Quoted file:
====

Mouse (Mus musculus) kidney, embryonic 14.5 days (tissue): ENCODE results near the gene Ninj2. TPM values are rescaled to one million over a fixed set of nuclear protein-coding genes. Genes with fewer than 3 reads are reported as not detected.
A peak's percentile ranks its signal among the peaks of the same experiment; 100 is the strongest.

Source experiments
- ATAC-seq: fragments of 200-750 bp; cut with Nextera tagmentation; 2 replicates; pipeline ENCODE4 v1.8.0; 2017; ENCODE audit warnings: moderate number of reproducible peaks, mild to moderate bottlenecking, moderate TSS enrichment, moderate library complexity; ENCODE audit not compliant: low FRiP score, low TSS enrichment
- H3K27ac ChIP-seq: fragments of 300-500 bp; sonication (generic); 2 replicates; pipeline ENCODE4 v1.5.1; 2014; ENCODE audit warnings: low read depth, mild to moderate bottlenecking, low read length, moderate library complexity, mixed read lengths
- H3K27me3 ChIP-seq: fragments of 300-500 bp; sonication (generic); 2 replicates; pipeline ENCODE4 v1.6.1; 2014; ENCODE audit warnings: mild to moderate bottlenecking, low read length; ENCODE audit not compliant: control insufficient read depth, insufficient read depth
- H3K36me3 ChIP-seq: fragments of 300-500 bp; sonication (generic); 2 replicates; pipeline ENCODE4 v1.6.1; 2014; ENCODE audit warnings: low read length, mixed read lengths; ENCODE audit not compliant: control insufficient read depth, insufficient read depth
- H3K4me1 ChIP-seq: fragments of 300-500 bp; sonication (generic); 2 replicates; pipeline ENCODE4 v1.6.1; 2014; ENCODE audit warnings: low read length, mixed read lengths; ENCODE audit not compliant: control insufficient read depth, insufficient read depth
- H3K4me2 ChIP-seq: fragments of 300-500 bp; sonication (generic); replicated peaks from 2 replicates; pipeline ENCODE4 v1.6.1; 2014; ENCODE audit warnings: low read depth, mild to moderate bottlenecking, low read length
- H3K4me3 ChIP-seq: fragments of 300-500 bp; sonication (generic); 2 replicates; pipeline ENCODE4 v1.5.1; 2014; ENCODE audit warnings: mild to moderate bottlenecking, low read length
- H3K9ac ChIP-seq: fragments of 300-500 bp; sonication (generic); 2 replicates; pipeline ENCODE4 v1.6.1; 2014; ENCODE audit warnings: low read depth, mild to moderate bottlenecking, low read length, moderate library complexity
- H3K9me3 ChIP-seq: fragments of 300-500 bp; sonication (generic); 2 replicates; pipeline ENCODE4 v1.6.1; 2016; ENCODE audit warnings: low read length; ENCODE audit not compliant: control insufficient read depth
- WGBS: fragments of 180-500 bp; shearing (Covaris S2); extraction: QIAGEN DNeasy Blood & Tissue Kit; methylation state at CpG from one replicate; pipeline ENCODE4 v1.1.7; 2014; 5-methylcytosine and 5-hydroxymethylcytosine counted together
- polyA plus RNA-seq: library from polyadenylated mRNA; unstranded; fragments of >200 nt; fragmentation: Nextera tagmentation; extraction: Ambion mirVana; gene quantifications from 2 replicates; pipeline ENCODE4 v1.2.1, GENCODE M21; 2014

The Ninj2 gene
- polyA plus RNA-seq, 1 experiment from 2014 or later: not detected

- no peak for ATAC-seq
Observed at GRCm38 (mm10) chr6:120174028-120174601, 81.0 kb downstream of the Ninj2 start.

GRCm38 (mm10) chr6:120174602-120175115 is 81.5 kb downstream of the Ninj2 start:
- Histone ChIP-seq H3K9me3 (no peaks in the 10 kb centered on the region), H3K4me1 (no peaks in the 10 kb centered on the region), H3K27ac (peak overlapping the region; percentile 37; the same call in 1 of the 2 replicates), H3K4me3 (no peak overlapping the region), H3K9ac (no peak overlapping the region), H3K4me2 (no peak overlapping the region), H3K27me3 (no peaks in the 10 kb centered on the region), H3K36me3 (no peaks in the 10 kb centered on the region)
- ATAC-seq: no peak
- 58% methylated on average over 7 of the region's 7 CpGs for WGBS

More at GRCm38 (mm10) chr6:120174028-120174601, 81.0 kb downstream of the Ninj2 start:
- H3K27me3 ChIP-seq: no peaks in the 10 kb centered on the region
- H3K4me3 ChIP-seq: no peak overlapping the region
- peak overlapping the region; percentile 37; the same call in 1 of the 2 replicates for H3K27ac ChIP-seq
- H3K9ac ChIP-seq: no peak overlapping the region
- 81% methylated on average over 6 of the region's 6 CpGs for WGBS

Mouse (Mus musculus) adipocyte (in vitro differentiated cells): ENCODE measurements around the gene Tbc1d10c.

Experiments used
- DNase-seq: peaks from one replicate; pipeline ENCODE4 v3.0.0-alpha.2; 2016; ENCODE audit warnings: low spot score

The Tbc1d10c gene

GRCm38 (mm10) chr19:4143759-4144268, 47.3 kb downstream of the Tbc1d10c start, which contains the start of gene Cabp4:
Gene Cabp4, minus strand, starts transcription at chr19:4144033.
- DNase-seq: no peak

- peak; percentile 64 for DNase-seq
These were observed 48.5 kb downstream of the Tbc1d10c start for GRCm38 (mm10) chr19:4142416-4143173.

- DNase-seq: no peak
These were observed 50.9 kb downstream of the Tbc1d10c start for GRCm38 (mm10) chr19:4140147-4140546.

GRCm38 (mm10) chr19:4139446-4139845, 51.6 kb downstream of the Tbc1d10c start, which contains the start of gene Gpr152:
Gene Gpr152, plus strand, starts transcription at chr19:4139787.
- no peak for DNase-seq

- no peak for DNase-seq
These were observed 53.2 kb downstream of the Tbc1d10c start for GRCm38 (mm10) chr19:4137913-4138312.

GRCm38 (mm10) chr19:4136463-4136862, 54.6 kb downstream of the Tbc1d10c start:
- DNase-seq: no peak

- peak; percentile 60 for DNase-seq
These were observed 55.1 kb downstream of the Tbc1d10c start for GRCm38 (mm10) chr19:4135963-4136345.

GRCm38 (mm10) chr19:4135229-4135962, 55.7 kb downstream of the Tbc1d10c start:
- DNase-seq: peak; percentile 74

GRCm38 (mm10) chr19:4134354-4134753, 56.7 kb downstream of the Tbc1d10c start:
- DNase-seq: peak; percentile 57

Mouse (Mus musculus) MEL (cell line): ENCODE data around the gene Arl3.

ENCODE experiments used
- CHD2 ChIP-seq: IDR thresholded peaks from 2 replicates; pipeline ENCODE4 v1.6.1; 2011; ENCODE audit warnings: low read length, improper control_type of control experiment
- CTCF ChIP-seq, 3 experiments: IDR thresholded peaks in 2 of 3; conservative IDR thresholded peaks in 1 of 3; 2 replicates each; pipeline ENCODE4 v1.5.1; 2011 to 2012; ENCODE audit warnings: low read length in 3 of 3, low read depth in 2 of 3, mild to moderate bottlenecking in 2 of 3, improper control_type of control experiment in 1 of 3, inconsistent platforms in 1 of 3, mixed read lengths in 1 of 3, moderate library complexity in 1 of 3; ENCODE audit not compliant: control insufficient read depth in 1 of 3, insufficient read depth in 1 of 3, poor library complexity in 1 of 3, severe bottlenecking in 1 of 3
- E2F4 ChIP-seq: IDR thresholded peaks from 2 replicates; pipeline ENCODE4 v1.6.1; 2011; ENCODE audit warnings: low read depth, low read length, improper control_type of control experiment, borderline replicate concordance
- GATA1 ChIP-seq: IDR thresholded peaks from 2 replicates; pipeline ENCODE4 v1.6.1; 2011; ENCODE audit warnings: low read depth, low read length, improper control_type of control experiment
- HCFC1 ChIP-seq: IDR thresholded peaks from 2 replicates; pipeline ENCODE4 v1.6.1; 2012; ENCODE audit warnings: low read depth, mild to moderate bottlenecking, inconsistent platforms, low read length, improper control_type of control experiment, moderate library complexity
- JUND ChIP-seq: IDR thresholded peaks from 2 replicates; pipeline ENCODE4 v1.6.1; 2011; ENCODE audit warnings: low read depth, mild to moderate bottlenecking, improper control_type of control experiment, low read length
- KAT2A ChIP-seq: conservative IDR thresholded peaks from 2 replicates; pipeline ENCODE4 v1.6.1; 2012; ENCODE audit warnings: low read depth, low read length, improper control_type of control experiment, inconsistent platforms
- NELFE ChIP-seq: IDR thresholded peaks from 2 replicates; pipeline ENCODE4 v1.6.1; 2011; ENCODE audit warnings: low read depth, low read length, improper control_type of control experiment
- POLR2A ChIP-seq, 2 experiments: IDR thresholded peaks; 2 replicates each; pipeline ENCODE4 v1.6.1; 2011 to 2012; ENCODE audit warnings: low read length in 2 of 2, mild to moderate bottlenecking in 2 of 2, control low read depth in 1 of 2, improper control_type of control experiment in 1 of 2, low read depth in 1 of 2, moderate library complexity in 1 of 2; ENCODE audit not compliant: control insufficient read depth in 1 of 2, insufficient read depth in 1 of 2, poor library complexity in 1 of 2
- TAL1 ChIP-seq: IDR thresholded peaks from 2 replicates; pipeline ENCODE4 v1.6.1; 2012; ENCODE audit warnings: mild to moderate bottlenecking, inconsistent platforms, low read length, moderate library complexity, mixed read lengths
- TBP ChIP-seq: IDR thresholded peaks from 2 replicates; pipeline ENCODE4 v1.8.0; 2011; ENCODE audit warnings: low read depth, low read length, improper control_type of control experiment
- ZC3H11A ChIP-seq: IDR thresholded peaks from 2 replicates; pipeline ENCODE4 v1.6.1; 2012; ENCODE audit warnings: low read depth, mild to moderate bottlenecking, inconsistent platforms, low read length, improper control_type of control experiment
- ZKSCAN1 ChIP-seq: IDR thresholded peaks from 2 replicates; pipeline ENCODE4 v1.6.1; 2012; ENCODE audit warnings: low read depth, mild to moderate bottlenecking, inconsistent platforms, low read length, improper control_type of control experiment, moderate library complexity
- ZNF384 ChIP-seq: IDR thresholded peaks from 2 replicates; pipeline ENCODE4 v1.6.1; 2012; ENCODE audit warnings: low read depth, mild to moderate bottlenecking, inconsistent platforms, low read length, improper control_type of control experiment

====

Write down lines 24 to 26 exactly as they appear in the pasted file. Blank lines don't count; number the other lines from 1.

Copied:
- H3K27me3 ChIP-seq: no peaks in the 10 kb centered on the region
- H3K4me3 ChIP-seq: no peak overlapping the region
- peak overlapping the region; percentile 37; the same call in 1 of the 2 replicates for H3K27ac ChIP-seq